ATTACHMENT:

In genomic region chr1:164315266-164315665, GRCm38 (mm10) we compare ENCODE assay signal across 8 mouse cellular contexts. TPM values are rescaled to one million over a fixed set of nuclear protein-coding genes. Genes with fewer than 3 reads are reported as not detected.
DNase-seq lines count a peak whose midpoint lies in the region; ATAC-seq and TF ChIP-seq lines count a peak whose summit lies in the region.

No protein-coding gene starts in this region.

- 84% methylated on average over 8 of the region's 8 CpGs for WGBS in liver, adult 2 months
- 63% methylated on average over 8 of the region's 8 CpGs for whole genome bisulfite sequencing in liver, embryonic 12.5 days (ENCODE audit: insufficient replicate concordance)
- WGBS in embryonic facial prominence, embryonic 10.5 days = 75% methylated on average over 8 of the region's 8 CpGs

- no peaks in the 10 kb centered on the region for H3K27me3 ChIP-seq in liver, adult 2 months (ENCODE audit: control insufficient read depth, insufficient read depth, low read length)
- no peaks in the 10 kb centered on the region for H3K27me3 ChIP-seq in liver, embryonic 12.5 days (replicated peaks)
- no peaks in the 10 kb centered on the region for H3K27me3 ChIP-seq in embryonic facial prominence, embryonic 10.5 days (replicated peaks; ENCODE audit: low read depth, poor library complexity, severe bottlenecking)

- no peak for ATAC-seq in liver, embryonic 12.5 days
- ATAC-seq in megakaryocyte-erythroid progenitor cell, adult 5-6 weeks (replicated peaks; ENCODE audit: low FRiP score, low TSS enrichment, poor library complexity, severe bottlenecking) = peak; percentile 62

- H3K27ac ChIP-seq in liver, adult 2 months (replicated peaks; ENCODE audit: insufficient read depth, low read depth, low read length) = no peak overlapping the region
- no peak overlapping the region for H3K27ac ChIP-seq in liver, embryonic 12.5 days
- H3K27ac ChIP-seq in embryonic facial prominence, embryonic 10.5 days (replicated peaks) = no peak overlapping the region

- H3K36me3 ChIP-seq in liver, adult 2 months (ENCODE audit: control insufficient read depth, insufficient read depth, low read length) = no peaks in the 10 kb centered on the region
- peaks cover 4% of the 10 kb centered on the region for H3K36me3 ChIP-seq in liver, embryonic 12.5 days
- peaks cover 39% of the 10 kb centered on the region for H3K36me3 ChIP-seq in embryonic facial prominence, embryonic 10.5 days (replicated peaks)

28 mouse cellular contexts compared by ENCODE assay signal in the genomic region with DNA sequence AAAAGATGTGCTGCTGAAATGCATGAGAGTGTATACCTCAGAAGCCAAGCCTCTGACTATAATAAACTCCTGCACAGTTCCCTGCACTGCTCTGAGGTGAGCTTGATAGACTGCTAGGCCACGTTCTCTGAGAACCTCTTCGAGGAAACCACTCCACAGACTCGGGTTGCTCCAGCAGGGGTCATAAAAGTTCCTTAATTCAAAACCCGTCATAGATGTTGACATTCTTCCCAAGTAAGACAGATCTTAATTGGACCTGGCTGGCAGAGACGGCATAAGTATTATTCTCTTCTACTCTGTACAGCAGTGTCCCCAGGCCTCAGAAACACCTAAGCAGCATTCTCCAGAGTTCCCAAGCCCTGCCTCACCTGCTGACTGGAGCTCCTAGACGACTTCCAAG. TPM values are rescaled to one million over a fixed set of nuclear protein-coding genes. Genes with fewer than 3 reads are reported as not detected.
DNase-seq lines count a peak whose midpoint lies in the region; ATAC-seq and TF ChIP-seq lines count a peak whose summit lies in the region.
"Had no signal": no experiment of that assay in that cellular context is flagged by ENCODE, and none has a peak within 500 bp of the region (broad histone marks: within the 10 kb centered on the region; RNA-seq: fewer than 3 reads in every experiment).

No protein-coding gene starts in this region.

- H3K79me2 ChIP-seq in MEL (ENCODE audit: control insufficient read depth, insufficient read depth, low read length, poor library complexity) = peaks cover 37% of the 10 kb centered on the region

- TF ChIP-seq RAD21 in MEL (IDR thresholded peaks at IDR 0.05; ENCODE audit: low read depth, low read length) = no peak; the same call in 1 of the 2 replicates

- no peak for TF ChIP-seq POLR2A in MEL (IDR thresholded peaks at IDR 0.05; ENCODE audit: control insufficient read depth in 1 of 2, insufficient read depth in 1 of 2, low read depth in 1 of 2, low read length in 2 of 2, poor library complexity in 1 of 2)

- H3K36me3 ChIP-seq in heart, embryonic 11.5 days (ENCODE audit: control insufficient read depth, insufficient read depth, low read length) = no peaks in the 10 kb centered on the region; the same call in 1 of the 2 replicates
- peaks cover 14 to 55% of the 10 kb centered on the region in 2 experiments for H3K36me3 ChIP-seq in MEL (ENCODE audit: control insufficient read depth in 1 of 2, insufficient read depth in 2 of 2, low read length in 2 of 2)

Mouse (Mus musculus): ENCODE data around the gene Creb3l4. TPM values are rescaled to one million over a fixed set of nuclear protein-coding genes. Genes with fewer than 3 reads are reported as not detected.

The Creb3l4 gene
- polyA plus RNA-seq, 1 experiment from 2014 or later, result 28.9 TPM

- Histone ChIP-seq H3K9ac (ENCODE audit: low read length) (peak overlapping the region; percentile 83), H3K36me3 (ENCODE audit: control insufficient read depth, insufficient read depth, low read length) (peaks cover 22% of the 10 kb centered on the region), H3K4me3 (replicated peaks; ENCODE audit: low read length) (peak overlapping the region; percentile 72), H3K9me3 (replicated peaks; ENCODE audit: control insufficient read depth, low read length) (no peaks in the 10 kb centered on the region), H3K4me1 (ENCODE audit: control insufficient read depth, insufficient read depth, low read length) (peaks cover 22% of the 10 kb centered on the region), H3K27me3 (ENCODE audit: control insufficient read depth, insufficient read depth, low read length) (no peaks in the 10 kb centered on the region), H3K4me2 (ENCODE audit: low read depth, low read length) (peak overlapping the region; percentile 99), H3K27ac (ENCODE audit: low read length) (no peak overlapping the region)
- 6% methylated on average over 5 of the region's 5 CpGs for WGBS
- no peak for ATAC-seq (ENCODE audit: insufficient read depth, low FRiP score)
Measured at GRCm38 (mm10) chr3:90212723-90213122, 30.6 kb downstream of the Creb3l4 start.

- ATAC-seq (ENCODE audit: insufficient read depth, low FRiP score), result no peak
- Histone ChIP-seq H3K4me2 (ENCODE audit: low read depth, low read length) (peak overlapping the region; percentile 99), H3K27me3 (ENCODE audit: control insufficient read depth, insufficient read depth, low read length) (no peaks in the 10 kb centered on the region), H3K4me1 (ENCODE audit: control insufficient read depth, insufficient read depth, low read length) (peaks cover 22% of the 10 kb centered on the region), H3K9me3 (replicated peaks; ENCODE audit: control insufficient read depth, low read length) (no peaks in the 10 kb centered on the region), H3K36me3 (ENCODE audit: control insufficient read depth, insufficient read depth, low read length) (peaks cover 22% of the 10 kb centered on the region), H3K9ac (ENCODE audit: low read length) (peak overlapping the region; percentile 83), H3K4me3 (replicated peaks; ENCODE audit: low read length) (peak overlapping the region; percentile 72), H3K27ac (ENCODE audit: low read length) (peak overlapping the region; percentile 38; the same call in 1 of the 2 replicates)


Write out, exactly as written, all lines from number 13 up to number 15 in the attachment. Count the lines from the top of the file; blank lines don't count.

- no peak overlapping the region for H3K27ac ChIP-seq in liver, embryonic 12.5 days
- H3K27ac ChIP-seq in embryonic facial prominence, embryonic 10.5 days (replicated peaks) = no peak overlapping the region

- H3K36me3 ChIP-seq in liver, adult 2 months (ENCODE audit: control insufficient read depth, insufficient read depth, low read length) = no peaks in the 10 kb centered on the region